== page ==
You may recall ozone is the gas that surrounds the Earth’s atmosphere; it makes up the stratosphere, which can extend from 4 to 31 miles above the Earth’s surface, and is typically beneficial for us. The ozone layer is like a protective bubble that protects humans, animals, and plants from damaging ultraviolet rays coming from the sun.

Though ozone — consisting of three oxygen atoms (O3) — is naturally produced in the atmosphere, it can also be a man-made product that floats in the lower atmosphere, at a much closer distance to us. In the cases where ozone reaches the air we breathe, it’s often created by reactions between two different types of air pollutants during intense heat and sunlight, and can contribute to smog and hazy summer days. This type of ozone can mess with our respiratory systems and lead to health issues. Days in which ozone levels are unusually high in the air are considered unhealthy “ozone days,” or “ozone episode days.”

The United States may experience three to nine more days of unhealthy ozone levels each year by 2050 if our air quality continues to remain poor, according to a new study out of Harvard’s John A. Paulson School of Engineering and Applied Sciences (SEAS). The study found that California, the Southwest, and the Northeast would be at highest risk, with each region expected to experience up to nine more days of hazardous ozone levels.

“In the coming decades, global climate change will likely cause more heat waves during the summer, which in turn could cause a 70 to 100 percent increase in ozone episodes, depending on the region,” said Lu Shen, a graduate student at SEAS and first author of the study, in the press release.

For the study, the researchers analyzed existing observations about the link between temperature and ozone levels. In the past, scientists have noticed that increased heat — or global warming — was linked to more dangerous ozone levels. By examining these observations, the researchers of the latest study attempted to predict what would happen in the future if emissions continued to increase.

“Ozone production accelerates at high temperatures, and emissions of the natural components of ozone increase,” said Loretta Mickley, a co-author of the study, in the press release. “High temperatures are also accompanied by weak winds, causing the atmosphere to stagnate. So the air just cooks and ozone levels can build up.”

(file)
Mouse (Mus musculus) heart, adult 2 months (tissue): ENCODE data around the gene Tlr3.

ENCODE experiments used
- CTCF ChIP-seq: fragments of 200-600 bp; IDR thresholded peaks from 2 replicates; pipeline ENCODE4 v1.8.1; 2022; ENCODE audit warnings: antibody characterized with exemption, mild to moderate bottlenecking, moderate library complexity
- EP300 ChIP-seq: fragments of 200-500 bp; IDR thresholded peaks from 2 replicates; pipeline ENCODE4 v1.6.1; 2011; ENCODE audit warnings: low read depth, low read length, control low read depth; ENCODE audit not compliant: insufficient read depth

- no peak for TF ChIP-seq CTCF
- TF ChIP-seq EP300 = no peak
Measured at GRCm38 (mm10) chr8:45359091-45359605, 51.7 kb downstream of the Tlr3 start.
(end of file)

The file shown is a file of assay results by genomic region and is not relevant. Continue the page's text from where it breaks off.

The researchers also focused on a phenomenon known as ozone suppression, in which ozone levels stop rising at very high temperatures, typically in the 90s. In the past, ozone suppression had only been observed in California (which is notorious for having high levels of air pollution), so they wanted to see if it occurred anywhere else, and whether it is caused by chemistry or the weather. Their study suggests it is the weather, since it turned out 20 percent of measurement sites in the U.S. experienced ozone suppression at really hot temperatures.

“Typically, ozone is tightly correlated with temperature, which in turn is tightly correlated with other meteorological variables such as solar radiation, circulation, and atmospheric stagnation,” Shen said. “But at extreme temperatures, these relationships break down.”

Last year, the American Lung Association released a report that listed Los Angeles, Porteville, Hanford, Bakersfield, Fresno, and Sacramento (all in California) as the most ozone-polluted cities in the U.S., where it was deemed “dangerous to breathe.” Air pollution has been linked to lung cancer, infertility, heart disease, and increased mortality risk, and the latest study suggests that rates of these diseases may increase if America doesn’t reel in dangerous emissions. On an even bigger scale, climate change has been linked to health risks across the entire world, particularly among children — increasing their risk of asthma, mental health issues, and infections.

Despite the fact that ozone levels are particularly high in southern California, the study also hints that as years go on they can expand to any part of the country — even rural areas. “Ozone formation is not limited to big cities like Los Angeles, Houston, Atlanta, and New York City,” the EPA states on its website. “It is also formed in smaller cities like Raleigh, N.C. and Cincinnati, and it is transported hundreds of miles downwind from where it is created to affect ambient air quality in other urban and rural areas.”

As a result, the researchers concluded that emissions controls should be more vigorous to prevent ozone increases in our future. “This research gives us a much better understanding of how ozone and temperature are related and how that will affect future air quality,” Mickley said. “These results show that we need ambitious emissions controls to offset the potential of more than a week of additional days with unhealthy ozone levels.”

Source: Shen L, Mickley L, Gilleland E, et al. Geophysical Research Letters . 2016.